tissue engineering


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tissue engineering

[′tish·ü ‚en·jə‚nir·iŋ]
(medicine)
The creation of tissues or organs to replace lost form or function.

tissue engineering

Creating human tissue from stem cells. The first people to receive lab-grown tracheas, bladders, cartilage and skin are living proof of the benefits of this burgeoning new field. Extraordinary plans for the next several decades include the creation of complex organs such as livers, kidneys and hearts. Another tissue engineering phenomenon is the "organ on a chip," which uses live cells for drug testing (see organ on a chip). See bioprinting.
References in periodicals archive ?
Tissue engineering substitute are of two types, acellular and cellular.
The study review, analyze and projects the tissue engineering market for global and the regional markets including North America, Europe, Asia-Pacific and Rest of World.
Researchers in tissue engineering and regenerative medicine explore applications of nanotechnology and nanomaterials in the field.
Polymeric tissue engineering scaffolds such as these can cause cells to grow into and speed the beginnings of new tissues and organs, thereby holding the promise to repair functionality destroyed by injury, disease, and aging.
Tissue-engineered vascular grafts may potentially address the needs of patients who have over 380,000 coronary by-pass graft procedures annually in the United States and patients who have over 100,000 peripheral vessel graft replacements annually in the United States These tissue-engineered vascular grafts are the subject matter of a recently issued patent to Advanced Tissue Sciences for the tissue engineering of three-dimensional tubular structures including, but not limited to, blood vessels and living stents.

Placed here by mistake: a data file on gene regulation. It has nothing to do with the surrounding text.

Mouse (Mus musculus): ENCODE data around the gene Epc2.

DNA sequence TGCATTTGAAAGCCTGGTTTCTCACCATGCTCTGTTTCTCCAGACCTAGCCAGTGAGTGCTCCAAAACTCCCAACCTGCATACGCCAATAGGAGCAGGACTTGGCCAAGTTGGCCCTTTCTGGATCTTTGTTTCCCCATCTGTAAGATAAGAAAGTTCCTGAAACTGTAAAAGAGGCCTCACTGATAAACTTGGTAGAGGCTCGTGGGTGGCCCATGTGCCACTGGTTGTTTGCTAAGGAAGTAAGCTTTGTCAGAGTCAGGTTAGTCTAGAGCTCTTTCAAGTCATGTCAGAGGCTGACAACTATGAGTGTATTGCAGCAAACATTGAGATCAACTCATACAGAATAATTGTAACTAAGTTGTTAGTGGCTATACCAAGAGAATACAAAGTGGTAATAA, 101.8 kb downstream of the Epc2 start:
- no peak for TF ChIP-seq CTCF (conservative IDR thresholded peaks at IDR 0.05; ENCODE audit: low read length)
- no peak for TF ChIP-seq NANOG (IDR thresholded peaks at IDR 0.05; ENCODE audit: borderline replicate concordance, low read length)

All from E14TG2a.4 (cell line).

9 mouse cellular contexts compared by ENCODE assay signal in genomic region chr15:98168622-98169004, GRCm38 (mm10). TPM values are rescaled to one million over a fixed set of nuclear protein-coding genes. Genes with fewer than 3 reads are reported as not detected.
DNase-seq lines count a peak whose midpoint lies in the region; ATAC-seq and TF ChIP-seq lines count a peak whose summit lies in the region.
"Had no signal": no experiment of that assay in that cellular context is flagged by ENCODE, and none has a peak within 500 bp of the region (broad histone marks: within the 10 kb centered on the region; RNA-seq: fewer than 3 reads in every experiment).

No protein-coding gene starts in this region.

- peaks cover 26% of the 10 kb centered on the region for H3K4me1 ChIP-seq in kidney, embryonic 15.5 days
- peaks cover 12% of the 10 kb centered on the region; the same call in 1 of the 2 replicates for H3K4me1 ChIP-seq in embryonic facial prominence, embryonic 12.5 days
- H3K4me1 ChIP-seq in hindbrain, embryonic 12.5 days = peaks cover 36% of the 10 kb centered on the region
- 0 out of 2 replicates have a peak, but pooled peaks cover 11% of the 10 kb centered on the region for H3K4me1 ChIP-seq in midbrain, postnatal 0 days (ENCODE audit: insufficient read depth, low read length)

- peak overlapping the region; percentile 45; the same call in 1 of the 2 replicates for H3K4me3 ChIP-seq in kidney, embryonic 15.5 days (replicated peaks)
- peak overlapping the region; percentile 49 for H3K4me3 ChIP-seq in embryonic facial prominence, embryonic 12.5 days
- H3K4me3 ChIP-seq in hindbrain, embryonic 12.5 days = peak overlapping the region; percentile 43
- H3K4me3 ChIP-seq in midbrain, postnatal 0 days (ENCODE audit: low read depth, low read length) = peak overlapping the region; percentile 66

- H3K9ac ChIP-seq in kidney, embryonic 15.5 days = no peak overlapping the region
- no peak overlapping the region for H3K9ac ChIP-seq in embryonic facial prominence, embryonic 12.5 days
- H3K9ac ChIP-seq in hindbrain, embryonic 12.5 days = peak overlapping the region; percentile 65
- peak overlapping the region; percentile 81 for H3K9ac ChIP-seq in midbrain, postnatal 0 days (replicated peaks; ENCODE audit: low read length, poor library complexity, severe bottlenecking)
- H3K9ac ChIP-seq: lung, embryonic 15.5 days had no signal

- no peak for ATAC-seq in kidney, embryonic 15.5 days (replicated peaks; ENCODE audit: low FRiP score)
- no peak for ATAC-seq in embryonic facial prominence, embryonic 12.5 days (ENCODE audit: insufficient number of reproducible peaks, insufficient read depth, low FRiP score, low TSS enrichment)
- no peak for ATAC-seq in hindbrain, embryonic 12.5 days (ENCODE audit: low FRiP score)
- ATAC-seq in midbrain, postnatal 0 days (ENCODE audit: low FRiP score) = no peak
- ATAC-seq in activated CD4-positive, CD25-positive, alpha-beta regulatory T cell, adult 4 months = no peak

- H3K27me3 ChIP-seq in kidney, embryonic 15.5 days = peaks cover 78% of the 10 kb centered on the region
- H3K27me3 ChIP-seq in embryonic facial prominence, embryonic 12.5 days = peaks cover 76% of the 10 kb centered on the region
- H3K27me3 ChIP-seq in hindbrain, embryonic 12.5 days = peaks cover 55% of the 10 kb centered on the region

Compared to other organs, skin's structure is pretty simple -- which is why the researchers who first experimented with tissue engineering in the 1970s tackled this organ first.
TechNavio's analysts forecast the global tissue engineering and cell therapy market to grow at a CAGR of 18 percent over the period 2011-2015.
Biomedical and chemical engineers explore the intersection of nanomaterials and tissue engineering with an emphasis on biological applications.
Ghent University and Cryo-Save's collaboration overcomes the restrictions encountered in bone tissue engineering of large size bone grafts.
This work brings together leading researchers in tissue engineering and stem cell research, as well as the opinions of venture capitalists and a contribution from the UK Stem Cell bank, to highlight the cross-fertilization between research in stem cell signaling and work on intrinsic tissue regeneration in health and disease.
Researchers are already electrospinning potential innovations in drug delivery, wound dressing, and tissue engineering.
These accredited qualities will be highly enhanced by a newly developed tissue engineering technique which deals with mesenchymal cells.